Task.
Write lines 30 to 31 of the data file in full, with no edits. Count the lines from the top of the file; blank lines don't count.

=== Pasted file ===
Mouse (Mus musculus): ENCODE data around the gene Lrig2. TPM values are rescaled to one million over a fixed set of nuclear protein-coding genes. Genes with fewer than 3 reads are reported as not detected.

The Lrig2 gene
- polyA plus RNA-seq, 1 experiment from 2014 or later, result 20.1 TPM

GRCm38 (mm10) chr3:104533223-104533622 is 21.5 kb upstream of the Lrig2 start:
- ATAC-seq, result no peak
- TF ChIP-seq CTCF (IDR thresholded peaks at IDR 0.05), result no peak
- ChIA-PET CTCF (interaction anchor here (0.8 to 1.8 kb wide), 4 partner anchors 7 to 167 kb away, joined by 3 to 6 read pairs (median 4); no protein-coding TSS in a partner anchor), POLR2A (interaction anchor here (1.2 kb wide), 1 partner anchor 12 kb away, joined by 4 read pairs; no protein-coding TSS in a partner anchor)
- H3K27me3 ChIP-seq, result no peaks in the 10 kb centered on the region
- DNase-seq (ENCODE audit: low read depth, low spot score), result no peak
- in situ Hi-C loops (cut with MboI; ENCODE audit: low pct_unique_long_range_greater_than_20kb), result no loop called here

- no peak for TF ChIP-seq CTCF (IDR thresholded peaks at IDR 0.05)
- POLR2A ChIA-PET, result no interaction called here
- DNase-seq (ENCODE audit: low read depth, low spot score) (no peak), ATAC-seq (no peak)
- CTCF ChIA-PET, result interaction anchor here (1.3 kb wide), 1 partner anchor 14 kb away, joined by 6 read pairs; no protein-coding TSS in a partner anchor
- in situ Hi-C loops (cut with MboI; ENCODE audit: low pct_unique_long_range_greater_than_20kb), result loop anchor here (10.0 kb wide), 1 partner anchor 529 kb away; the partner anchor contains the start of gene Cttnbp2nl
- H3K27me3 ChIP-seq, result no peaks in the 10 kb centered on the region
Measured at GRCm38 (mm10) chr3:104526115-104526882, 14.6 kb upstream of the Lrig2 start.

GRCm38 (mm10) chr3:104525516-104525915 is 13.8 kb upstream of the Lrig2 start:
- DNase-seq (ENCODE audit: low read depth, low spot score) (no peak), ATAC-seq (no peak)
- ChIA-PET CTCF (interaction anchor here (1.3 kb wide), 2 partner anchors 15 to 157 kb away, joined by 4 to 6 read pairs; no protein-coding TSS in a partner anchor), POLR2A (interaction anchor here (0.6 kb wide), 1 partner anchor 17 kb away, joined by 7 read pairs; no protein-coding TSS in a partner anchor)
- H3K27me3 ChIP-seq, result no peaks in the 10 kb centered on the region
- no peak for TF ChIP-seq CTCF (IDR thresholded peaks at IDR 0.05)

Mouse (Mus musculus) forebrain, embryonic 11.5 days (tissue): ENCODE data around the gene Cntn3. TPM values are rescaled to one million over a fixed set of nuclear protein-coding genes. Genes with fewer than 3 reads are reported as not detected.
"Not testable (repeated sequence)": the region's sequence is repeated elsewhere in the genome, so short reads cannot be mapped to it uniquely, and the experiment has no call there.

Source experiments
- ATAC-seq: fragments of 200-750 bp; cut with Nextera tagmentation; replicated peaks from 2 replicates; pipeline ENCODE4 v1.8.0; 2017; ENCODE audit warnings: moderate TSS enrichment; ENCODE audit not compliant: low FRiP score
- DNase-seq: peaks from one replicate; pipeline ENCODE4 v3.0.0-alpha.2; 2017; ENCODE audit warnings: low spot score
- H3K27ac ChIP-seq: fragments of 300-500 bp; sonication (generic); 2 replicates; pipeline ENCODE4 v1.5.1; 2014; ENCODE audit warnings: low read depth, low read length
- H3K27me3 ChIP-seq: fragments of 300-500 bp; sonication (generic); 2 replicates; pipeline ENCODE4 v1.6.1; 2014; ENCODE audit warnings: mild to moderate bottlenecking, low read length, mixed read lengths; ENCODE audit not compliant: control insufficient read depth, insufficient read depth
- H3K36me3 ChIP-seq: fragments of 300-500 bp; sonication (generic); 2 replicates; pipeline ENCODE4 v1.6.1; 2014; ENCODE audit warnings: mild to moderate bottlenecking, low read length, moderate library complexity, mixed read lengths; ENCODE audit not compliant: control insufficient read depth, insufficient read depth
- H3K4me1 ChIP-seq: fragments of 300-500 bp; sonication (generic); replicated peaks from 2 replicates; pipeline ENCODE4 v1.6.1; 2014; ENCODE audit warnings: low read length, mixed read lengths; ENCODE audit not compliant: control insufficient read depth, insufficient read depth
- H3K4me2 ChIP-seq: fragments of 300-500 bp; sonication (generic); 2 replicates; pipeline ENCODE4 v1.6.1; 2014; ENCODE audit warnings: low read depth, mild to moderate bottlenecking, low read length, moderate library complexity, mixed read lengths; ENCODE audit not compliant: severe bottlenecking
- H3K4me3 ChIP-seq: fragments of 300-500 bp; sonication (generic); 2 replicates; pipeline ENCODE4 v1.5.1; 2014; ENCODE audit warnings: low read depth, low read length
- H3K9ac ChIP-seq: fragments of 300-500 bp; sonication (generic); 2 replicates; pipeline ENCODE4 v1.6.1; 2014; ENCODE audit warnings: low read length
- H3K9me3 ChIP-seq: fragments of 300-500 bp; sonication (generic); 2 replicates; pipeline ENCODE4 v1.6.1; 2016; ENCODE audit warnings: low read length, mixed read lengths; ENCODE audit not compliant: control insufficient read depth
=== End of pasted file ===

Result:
- H3K36me3 ChIP-seq: fragments of 300-500 bp; sonication (generic); 2 replicates; pipeline ENCODE4 v1.6.1; 2014; ENCODE audit warnings: mild to moderate bottlenecking, low read length, moderate library complexity, mixed read lengths; ENCODE audit not compliant: control insufficient read depth, insufficient read depth
- H3K4me1 ChIP-seq: fragments of 300-500 bp; sonication (generic); replicated peaks from 2 replicates; pipeline ENCODE4 v1.6.1; 2014; ENCODE audit warnings: low read length, mixed read lengths; ENCODE audit not compliant: control insufficient read depth, insufficient read depth